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Comment: Re:Linux (Score 1) 194

by seyfarth (#47596401) Attached to: Ask Slashdot: Bulletproof Video Conferencing For Alzheimers Home?
It's never been a nightmare for me to maintain a Linux computer remotely. I would never suggest having non-savvy people keeping a computer up to date with Linux, Windows or OS X. Kubuntu will keep itself up to date if set to auto-update and ssh can be used to remotely manage the computer if needed. This might be a poor solution if the original poster has no Linux experience. I suppose the fact that the question was asked should have been a clue that this wasn't a Linux-savvy person or there would have been no question. Given the assumption that the original poster was a newb, then you might be right. Hopefully experienced help is available for whatever choice is made.

Comment: Re:Uh, sure.. (Score 1) 359

I have been working on an IDE (primarily for assembly language) for almost 2 years. It runs on Linux, Windows and OS X, using Qt for the GUI components. I edit exclusively in vim on all 3 platforms and compile with g++ on Linux and OS X, but compile with cl on Windows. Well, truthfully I use the Qt qmake tool to prepare a proper Makefile for the OS and then use either make or nmake. I debug typically under Linux and generally use the qDebug function. I will use gdb for a few commands here and there. I haven't yet needed to use the Visual Studio GUI or debugger. Editing with vim is much more efficient than nearly any IDE. I have done a little VB and liked IntelliSense there. I haven't tried it with C++. I suppose I need to add: "Stay off my lawn."

Comment: Should have been plan A (Score 1) 230

by seyfarth (#47181359) Attached to: Intel Confronts a Big Mobile Challenge: Native Compatibility
Google should have designed Android around C or possibly C++. It would be more power efficient, but, more importantly, it would be free from involvement with Oracle. There is no reason why apps written in C for Android shouldn't be recompilable for X86 or ARM. It does require a bit more care. Fat binaries would also work well enough. Any large app is likely to be mostly data anyway.

Comment: Matter-Antimatter Explosions (Score 4, Interesting) 393

by seyfarth (#46677651) Attached to: Why Are We Made of Matter?
I wonder if it is possible that the Universe has some regions of matter and some of antimatter. In between there would be mixed regions and the resulting explosions could tend to keep the different regions separate. Initially asymmetry in the distribution would leave some small regions of each type. The m-am explosions could force separation and a certain portion of the matter regions would merge with other matter regions and the same for antimatter. This seems like a fairly obvious thought, so I assume that it has been considered and ruled out. Why or why not?

Comment: Email is simple (Score 1) 299

The concept of email is simple: It's just really fast mail, except that the security sucks. For the post office to be as bad, it would have to copy each letter in each building and vehicle the letter entered and keep the copies poorly guarded for years. Seriously, a justice can quickly learn enough about email to judge sensibly. That doesn't mean they will, but it is simple enough to learn. The bigger issue is the excessive influence of money in all areas of government.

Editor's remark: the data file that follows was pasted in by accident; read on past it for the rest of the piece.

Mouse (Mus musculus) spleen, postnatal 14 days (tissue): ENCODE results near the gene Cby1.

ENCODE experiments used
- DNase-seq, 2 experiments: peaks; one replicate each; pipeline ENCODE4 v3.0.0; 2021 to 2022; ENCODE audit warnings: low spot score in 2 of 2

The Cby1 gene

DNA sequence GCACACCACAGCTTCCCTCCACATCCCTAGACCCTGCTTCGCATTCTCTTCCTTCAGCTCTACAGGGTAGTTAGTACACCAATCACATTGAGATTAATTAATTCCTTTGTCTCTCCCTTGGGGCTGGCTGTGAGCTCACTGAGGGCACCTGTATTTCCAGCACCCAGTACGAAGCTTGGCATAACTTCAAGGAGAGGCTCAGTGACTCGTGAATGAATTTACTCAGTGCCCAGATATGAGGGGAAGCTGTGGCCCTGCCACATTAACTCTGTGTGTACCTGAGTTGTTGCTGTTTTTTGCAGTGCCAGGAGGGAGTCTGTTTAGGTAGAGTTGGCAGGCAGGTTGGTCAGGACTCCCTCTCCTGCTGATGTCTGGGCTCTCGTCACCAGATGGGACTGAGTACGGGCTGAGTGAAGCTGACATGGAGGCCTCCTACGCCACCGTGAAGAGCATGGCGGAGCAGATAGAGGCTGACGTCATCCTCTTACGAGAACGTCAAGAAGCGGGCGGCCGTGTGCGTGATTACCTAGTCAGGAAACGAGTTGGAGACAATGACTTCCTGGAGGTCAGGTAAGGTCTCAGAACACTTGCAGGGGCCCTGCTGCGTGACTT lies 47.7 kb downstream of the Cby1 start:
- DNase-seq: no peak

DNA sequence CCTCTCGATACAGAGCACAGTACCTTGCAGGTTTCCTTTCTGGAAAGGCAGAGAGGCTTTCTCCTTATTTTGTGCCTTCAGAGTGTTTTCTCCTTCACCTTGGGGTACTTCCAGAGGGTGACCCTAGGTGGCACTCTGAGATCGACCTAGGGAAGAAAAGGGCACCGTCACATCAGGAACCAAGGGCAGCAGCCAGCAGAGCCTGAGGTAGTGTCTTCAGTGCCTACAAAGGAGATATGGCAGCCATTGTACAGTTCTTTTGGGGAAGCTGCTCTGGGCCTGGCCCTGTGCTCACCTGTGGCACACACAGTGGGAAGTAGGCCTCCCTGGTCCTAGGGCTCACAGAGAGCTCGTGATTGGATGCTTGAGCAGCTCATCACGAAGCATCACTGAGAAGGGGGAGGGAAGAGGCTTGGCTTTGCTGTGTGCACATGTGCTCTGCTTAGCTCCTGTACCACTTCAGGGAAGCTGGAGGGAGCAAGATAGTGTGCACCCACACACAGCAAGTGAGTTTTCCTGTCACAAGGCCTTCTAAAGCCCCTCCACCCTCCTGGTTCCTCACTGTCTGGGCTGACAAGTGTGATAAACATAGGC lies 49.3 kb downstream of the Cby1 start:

Comment: Hire an expert (Score 2) 479

by seyfarth (#46447217) Attached to: Author Says It's Time To Stop Glorifying Hackers
Anyone with a lot of money and little computer security knowledge needs to hire someone to set up their computers and teach them safe practices. It would be worth several thousand dollars to a milliionaire to avoid the sort of problems Ms. McWhorter encountered. Perhaps she is not rich, but she has won a Pulitzer prize for writing. I think she could afford to try harder to be safe. Ideally an operating system should protect the user, but it is practically impossible to write complex software with no errors. People should be suspicious when their operating system comes with a time trial of anti-virus software. The fact that such software exists, makes it pretty obvious that the system is fragile. Ms. McWhorter writes well, but is clearly not a computer security expert. She needs help with her computer and on-line affairs.

Comment: Eugenics will happen (Score 1) 251

by seyfarth (#45281629) Attached to: Root of Maths Genius Sought
Currently it is politically incorrect to consider eugenics. I personally think that our view of this will gradually change as our knowledge of genetics increases. Suppose it becomes easy to select traits like athletic ability, appearance or intelligence in children. Some people will certainly try to give their child an advantage in life. It will happen like steroids in sports. Once some children are born with better traits, others will be tempted to do the same with their children. The ugly part of eugenics is association with racism. As long as we don't have categories of people forbidden to reproduce, it should be politically acceptable. It's not inherently evil to do something to opt for smarter or stronger children. Probably there will be successes and failures, but I think people will do it. For me I wonder what people would choose: intelligence, beauty, strength, ... With respect to math genes, it is currently hard to find a job with a Ph.D. in math, so there isn't a huge need for more people with good math genes though a few geniuses might be useful. My guess is that different folks will choose different traits and that the human race will become more diverse. People will continue living in interesting times.